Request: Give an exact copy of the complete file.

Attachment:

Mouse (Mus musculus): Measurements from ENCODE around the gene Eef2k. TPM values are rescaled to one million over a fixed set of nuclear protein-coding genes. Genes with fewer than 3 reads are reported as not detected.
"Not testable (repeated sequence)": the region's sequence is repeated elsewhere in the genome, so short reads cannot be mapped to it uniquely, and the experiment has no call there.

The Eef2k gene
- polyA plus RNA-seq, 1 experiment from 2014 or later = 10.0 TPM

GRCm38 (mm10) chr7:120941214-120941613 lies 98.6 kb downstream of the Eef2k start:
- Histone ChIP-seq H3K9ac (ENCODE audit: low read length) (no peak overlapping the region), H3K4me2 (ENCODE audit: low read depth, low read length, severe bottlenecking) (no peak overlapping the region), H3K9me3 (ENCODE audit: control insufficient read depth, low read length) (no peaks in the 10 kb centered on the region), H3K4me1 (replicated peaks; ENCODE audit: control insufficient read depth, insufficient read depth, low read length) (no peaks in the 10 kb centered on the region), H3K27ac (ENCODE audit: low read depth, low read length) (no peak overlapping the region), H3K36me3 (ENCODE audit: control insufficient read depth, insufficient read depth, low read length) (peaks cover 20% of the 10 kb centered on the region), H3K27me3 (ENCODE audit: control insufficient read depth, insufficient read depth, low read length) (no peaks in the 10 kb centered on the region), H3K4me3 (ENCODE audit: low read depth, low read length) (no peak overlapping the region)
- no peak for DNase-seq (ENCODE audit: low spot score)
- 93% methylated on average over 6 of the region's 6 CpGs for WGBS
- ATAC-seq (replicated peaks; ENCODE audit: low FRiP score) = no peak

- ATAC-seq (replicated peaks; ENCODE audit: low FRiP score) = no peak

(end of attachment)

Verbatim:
Mouse (Mus musculus): Measurements from ENCODE around the gene Eef2k. TPM values are rescaled to one million over a fixed set of nuclear protein-coding genes. Genes with fewer than 3 reads are reported as not detected.
"Not testable (repeated sequence)": the region's sequence is repeated elsewhere in the genome, so short reads cannot be mapped to it uniquely, and the experiment has no call there.

The Eef2k gene
- polyA plus RNA-seq, 1 experiment from 2014 or later = 10.0 TPM

GRCm38 (mm10) chr7:120941214-120941613 lies 98.6 kb downstream of the Eef2k start:
- Histone ChIP-seq H3K9ac (ENCODE audit: low read length) (no peak overlapping the region), H3K4me2 (ENCODE audit: low read depth, low read length, severe bottlenecking) (no peak overlapping the region), H3K9me3 (ENCODE audit: control insufficient read depth, low read length) (no peaks in the 10 kb centered on the region), H3K4me1 (replicated peaks; ENCODE audit: control insufficient read depth, insufficient read depth, low read length) (no peaks in the 10 kb centered on the region), H3K27ac (ENCODE audit: low read depth, low read length) (no peak overlapping the region), H3K36me3 (ENCODE audit: control insufficient read depth, insufficient read depth, low read length) (peaks cover 20% of the 10 kb centered on the region), H3K27me3 (ENCODE audit: control insufficient read depth, insufficient read depth, low read length) (no peaks in the 10 kb centered on the region), H3K4me3 (ENCODE audit: low read depth, low read length) (no peak overlapping the region)
- no peak for DNase-seq (ENCODE audit: low spot score)
- 93% methylated on average over 6 of the region's 6 CpGs for WGBS
- ATAC-seq (replicated peaks; ENCODE audit: low FRiP score) = no peak

- ATAC-seq (replicated peaks; ENCODE audit: low FRiP score) = no peak